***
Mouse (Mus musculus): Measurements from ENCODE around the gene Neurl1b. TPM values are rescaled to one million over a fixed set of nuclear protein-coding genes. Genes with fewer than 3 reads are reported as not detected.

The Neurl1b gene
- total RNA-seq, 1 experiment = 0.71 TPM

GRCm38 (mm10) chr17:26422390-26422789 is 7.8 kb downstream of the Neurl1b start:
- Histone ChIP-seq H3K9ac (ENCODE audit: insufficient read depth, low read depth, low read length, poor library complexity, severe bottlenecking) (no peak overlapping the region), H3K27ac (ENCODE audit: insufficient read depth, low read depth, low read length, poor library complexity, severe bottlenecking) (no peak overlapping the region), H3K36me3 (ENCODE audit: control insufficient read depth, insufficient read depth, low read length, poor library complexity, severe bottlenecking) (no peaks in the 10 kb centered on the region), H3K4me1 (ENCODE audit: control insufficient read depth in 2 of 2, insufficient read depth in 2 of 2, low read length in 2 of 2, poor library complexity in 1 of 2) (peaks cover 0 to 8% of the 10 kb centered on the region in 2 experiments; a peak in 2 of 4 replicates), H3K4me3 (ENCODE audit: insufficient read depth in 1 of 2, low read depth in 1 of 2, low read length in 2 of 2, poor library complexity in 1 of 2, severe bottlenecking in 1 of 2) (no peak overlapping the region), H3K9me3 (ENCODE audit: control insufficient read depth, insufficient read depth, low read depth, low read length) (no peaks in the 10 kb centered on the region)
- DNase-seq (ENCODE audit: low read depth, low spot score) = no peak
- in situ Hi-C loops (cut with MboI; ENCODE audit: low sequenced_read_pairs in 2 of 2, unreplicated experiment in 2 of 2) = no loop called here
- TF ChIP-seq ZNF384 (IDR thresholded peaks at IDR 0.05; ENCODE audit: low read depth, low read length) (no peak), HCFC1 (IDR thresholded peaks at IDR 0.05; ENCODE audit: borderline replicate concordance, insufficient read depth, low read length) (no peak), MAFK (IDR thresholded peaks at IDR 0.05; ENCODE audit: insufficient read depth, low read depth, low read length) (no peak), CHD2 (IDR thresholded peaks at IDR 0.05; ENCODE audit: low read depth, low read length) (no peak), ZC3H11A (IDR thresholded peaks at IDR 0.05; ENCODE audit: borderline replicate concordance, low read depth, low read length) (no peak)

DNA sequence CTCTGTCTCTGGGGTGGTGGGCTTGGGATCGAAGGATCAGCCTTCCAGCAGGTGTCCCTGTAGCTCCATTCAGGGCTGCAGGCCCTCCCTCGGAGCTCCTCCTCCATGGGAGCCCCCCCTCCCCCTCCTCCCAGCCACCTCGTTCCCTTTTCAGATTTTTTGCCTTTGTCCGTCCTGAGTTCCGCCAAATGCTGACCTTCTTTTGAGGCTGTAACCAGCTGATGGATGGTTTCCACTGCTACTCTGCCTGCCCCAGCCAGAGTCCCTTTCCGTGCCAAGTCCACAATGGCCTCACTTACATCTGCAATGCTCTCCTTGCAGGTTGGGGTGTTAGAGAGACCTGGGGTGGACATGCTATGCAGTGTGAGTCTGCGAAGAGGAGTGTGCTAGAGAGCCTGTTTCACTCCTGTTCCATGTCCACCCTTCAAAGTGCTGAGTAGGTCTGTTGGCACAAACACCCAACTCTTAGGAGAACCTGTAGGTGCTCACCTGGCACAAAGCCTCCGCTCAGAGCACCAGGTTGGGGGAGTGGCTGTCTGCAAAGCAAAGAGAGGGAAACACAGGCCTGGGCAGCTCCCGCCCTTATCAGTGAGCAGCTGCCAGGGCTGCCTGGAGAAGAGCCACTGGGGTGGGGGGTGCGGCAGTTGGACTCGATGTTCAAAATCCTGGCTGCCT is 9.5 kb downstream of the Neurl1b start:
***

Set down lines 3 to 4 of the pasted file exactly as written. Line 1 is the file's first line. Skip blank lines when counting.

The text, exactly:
- total RNA-seq, 1 experiment = 0.71 TPM

GRCm38 (mm10) chr17:26422390-26422789 is 7.8 kb downstream of the Neurl1b start: